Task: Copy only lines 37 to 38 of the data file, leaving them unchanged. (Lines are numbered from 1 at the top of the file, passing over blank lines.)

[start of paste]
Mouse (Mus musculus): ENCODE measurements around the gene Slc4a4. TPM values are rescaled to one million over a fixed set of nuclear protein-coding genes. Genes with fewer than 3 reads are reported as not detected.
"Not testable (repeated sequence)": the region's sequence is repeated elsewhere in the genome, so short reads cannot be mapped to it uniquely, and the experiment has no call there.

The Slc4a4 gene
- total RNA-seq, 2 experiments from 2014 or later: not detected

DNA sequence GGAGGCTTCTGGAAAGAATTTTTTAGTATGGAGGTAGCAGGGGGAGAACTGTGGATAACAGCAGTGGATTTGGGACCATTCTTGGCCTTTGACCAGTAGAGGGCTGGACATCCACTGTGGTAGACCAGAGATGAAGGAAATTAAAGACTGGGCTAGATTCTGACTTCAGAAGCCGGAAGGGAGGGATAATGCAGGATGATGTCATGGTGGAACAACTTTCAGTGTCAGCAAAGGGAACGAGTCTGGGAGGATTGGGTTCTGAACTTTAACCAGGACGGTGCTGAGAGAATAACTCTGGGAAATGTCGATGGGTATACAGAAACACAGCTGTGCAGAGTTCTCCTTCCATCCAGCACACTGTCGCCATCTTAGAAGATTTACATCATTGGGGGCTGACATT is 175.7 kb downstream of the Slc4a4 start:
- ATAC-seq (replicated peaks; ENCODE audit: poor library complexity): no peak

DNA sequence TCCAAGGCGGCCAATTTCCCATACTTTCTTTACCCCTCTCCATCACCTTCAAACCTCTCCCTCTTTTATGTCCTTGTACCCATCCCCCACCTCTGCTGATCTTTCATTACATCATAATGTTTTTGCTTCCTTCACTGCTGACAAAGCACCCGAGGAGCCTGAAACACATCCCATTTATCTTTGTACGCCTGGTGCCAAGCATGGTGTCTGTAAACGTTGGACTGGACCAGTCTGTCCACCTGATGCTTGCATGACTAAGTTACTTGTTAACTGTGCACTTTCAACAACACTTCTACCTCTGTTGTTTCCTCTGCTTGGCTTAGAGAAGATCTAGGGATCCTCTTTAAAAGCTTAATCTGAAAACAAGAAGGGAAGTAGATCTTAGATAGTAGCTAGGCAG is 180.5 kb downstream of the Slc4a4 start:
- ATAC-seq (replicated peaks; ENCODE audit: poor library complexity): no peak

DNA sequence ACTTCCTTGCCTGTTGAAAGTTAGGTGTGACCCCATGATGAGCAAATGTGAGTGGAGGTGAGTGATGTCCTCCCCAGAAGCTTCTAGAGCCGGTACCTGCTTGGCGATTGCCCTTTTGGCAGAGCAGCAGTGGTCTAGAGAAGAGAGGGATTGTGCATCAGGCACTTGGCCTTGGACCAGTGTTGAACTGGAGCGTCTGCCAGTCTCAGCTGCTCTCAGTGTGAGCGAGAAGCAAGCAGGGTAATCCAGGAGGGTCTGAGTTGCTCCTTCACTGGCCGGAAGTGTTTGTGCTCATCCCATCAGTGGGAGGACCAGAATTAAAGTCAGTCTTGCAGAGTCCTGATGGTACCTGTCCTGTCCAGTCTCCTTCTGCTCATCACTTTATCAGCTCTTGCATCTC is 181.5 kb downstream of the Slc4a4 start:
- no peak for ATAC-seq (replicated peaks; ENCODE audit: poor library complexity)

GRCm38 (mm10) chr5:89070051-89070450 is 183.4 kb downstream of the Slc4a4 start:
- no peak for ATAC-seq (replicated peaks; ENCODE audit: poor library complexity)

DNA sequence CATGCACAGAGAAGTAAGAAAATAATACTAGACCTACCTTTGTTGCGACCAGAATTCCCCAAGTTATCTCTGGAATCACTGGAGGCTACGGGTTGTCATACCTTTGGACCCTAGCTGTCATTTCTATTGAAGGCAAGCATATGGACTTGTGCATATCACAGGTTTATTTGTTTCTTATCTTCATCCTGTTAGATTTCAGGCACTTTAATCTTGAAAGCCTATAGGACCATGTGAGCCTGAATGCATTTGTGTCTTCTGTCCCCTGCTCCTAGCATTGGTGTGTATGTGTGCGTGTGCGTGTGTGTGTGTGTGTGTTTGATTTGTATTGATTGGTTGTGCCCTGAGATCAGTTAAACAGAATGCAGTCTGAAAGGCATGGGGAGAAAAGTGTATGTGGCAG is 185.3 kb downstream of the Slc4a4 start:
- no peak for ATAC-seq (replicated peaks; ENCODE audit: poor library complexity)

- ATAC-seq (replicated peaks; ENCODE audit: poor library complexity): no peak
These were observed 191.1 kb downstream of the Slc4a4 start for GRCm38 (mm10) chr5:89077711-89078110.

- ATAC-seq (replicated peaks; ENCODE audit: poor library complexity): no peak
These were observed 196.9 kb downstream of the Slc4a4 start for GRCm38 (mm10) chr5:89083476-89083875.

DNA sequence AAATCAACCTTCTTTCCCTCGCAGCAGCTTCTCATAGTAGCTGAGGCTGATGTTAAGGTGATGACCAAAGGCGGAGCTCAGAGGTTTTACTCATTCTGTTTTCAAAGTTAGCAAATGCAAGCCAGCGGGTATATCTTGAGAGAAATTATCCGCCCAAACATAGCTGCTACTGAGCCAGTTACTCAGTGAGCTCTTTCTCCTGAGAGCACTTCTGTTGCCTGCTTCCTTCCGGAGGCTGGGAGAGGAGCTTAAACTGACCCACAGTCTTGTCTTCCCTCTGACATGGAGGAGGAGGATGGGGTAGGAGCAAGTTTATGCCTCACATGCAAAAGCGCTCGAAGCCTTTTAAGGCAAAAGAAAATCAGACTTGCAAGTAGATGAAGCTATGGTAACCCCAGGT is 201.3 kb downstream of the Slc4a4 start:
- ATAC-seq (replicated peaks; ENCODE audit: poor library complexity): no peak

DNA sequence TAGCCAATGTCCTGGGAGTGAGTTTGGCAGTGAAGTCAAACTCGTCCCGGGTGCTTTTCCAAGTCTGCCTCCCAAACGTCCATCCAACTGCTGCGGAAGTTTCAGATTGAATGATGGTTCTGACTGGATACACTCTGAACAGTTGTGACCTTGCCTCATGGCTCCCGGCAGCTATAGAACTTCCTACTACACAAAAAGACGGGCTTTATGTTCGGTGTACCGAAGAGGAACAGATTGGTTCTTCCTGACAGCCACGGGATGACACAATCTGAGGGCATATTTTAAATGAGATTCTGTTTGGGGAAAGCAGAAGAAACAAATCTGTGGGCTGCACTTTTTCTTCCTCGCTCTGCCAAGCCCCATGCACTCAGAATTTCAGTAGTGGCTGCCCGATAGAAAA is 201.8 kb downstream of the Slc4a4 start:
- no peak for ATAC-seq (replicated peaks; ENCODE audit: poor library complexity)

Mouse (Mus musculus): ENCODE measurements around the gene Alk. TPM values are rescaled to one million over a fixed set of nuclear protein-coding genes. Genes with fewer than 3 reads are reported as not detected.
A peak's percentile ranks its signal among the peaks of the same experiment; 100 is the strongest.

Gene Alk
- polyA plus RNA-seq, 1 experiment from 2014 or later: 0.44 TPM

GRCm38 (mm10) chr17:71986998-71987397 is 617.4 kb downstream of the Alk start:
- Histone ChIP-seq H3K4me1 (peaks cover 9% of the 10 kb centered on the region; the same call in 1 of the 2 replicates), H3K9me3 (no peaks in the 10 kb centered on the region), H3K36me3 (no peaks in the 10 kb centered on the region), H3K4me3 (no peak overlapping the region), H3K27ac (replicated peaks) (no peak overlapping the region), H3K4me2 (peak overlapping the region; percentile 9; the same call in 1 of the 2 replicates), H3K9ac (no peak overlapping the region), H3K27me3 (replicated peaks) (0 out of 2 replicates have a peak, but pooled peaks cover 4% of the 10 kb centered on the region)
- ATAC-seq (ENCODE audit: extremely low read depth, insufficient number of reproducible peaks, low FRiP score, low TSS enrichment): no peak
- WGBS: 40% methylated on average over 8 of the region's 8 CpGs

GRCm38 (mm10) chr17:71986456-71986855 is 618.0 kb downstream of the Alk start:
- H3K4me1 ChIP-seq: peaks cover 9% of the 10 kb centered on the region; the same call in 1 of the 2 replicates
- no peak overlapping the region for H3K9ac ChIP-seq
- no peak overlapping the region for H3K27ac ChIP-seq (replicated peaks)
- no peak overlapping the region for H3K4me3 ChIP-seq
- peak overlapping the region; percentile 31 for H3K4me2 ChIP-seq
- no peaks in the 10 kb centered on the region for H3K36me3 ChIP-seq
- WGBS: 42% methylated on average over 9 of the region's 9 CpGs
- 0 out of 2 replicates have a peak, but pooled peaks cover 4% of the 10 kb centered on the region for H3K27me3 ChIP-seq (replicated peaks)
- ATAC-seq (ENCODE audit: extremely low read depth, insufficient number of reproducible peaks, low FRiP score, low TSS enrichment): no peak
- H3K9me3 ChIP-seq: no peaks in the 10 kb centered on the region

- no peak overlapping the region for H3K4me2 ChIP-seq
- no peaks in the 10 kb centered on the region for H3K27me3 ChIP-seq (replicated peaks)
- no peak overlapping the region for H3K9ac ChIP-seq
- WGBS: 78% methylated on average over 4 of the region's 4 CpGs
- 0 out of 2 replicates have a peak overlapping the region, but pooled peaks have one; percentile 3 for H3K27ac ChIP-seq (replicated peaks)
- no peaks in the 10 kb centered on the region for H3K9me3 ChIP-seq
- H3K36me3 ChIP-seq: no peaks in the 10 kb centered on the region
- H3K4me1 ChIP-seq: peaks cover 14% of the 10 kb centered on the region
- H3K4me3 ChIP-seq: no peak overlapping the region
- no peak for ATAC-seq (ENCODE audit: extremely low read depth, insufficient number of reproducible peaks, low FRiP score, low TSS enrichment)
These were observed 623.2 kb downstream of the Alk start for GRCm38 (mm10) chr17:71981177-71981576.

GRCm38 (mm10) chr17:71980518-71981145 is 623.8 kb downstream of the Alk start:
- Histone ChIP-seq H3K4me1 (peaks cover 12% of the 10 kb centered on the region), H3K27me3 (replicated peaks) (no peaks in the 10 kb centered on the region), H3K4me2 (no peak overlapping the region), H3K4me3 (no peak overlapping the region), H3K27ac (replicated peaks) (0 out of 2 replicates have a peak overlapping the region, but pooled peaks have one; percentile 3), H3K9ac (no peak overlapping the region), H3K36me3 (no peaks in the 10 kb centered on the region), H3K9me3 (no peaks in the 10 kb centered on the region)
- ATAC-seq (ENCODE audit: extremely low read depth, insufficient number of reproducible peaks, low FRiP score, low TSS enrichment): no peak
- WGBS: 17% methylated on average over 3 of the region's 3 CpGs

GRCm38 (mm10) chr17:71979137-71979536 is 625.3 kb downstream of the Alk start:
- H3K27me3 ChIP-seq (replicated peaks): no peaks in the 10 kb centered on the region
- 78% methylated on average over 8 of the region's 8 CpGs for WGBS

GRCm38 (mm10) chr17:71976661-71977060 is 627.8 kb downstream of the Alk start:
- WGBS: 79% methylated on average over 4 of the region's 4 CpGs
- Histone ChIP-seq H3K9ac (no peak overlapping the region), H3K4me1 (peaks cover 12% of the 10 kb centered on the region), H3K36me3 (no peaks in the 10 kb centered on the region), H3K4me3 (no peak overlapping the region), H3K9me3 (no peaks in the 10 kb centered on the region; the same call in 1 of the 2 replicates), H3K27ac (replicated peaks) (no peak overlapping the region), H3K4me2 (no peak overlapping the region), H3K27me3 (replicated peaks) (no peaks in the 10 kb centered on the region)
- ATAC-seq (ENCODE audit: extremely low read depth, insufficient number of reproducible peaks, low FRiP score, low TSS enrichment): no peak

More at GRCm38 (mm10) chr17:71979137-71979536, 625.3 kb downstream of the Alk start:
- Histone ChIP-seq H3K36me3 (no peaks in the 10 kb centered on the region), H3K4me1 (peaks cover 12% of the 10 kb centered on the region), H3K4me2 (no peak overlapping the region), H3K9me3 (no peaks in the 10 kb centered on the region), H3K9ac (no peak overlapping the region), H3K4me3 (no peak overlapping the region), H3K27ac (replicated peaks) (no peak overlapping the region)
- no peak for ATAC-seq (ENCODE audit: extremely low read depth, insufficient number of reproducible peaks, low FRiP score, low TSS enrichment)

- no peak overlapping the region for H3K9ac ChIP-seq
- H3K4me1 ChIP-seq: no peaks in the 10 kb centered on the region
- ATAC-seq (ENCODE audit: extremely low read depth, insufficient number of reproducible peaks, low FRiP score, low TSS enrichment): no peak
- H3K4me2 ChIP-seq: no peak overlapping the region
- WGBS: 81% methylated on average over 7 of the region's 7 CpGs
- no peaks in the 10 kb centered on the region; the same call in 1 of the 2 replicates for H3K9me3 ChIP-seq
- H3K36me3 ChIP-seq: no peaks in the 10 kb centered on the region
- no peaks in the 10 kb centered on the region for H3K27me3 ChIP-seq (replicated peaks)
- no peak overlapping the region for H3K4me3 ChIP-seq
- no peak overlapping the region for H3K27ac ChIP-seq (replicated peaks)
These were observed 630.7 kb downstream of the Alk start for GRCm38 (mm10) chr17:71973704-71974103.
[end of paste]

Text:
- no peaks in the 10 kb centered on the region for H3K36me3 ChIP-seq
- WGBS: 42% methylated on average over 9 of the region's 9 CpGs